Camp Chiricahua (Adventure Learning Camp)|
June 22-30, 2013 - Ages 9-12
Camp Chiricahua takes place in the Chiricahua Mountains of southeast Arizona. Participants are exposed to a broad range of educational subjects, including history, archaeology, geology, geography, ecology, forestry, social studies, anthropology, art, and many more. They are accompanied on their adventure, which includes hiking the mountainous terrain and exploring museums, research stations and historic sites, by experts in the field.
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Camp La Ventana (Adventure Learning Camp)
June 2014 - Ages 9-12
Camp La Ventana takes place in the Zuni Mountains of western New Mexico. Participants are exposed to a broad range of educational subjects, including history, archaeology, geology, geography, ecology, forestry, social studies, anthropology, art, and many more. They are accompanied on their adventure, which includes hiking the mountainous terrain and exploring museums, research stations and historic sites, by experts in the field.
Camp Chaco (Camp for Young Scholars)
July 20-28, 2013 - Ages 13-14
Camp Chaco takes place in the UNESCO World Heritage Site, Mesa Verde National Park, with visits to Chaco Culture National Historical Park and Taos Pueblo. Participants examine an ancient civilization and compare it with other ancient civilizations of the world. Camp Chaco participants apply for a scholars hip to attend, giving them an understanding of the process before they begin high school.
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Camp Wichita (Environmental Education Camp)
To be announced - Ages 15-16
Camp Wichita takes place in the Wichita Mountains National Wildlife Refuge of southwest Oklahoma. Participants learn about ecology, environmental stewardship and wildlife management, while exploring the Mt. Scott and the Wichita Mountains, as well as Native American communities and historic sites in the region.
Camp Cahokia (Anthropolgy/World Heritage Camp)
Dates and age range to be determined.
Our planned Camp Cahokia takes place on a tour of important Native American cultural centers though the lower Mississippi Valley, including the Spiro Mounds, Emerald Mound, the UNESCO World Heritage Site Cahokia Mounds State Historic Site in western Illinois, and others. The advanced camp is expected to take place on a biennial basis.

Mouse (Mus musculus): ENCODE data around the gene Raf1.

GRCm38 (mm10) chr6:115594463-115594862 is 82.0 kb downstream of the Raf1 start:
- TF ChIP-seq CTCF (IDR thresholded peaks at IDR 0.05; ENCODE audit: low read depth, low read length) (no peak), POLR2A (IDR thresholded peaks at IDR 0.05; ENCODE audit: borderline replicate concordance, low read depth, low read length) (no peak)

The objective is simple: By planting trees, You Make Houston Cool.|
Houston Cool provides college interns with science backgrounds to schools in Houston's urban and industrial areas to help young students explore the benefits of trees. Students learn how trees help reduce the urban "heat island" effect and remove pollutants from the air. They even use math and science to understand the processes and calculate the positive impact of trees. They incorporate urban planning and artistic skills to determine where trees will have the greatest impact on the aesthetics and quality of life of their neighborhood or school. With an approved plan, they plant the trees during a community celebration.
The student plans and intended outcomes are shared with peer groups across the city to inspire a Houston Cool movement that is concerned with quality of life, health, environmental stewardship, beautification, civic pride and community improvement.
The program is part of Houston Institute for Culture's very successful media-based, hands-on youth education programs. In these programs, students utilize media tools, such as photography, digital storytelling and video, to engage the community and their peers about the most effective ideas to improve the world around them. Learn more at: www.houstoncool.org
Girls Excel pairs female mentors from area universities, who work in much-needed paid college internship positions, with middle school and high school girls in at-risk communities to provide mentoring and academic support. The students work together in small groups with their mentor to complete a media project, while having the support of a college role model, who is available on a weekly basis in the after-school program. Girls Excel focuses on east and southwest Houston communities where dropout rates are highest and college attendance is low. The program aims to raise self-esteem, motivate and inspire academic interests, while empowering young women to take an active role in their community or be a voice for marginalized groups within the school or neighborhood.|
The projects that are facilitated by the college intern center around digital storytelling, which utilizes new media technology to produce new forms of media. The curriculum, originating from Dr. Bernard Robin at the University of Houston's College of Education, has proven highly successful in numerous area schools, as it has been implemented by Houston Institute for Culture for more than six years.
The Girls Excel program follows the same model as HIFC's previously successful programs in schools, but with a conscious effort to pair university women with girls' clubs in the schools to address issues that are raised from year to year, including: experiencing and becoming aware of sexism and media pressures; lack of college aspirations or motivation to complete high school; peer pressure; and, the traditional roles expected of many women in their home environment.